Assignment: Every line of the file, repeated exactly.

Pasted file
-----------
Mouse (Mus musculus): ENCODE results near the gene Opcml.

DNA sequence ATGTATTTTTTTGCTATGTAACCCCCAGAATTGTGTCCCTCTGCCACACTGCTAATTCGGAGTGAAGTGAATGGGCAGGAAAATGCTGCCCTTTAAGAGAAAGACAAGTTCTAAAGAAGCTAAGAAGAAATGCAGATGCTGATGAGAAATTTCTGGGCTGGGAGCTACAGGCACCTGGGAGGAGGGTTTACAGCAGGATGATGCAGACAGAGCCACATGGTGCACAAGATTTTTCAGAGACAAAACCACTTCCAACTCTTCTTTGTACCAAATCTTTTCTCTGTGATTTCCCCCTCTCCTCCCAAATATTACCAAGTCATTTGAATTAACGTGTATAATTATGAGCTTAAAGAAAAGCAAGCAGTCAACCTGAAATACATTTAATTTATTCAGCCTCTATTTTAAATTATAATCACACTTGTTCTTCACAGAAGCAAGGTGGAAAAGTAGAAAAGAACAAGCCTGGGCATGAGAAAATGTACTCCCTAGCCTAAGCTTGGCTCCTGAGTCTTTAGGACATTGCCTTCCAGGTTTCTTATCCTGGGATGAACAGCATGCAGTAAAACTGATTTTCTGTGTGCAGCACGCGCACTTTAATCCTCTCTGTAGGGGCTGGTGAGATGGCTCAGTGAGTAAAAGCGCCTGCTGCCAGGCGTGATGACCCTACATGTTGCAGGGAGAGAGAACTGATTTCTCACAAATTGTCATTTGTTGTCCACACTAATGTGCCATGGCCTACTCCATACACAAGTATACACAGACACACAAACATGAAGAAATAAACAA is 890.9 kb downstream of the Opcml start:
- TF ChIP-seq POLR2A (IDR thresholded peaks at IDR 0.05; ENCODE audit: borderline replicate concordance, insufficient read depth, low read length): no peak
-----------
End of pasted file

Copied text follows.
Mouse (Mus musculus): ENCODE results near the gene Opcml.

DNA sequence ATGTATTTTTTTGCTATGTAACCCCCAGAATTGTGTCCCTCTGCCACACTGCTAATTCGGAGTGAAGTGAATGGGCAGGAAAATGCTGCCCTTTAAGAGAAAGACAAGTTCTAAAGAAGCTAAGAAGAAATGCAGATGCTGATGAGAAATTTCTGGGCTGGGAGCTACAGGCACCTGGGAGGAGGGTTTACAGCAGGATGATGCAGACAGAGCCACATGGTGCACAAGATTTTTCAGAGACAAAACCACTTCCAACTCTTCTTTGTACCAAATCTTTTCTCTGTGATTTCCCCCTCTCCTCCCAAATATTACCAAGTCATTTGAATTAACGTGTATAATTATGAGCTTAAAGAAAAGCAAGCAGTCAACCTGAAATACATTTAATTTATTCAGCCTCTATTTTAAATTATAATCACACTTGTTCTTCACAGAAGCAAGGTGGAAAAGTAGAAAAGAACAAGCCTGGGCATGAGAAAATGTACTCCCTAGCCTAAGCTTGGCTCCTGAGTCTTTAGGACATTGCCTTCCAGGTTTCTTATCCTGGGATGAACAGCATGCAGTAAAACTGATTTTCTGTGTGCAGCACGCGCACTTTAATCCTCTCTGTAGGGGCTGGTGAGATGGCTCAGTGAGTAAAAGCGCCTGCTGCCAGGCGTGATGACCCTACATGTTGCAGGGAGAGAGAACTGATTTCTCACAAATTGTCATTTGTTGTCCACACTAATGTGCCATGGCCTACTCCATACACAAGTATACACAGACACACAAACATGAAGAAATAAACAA is 890.9 kb downstream of the Opcml start:
- TF ChIP-seq POLR2A (IDR thresholded peaks at IDR 0.05; ENCODE audit: borderline replicate concordance, insufficient read depth, low read length): no peak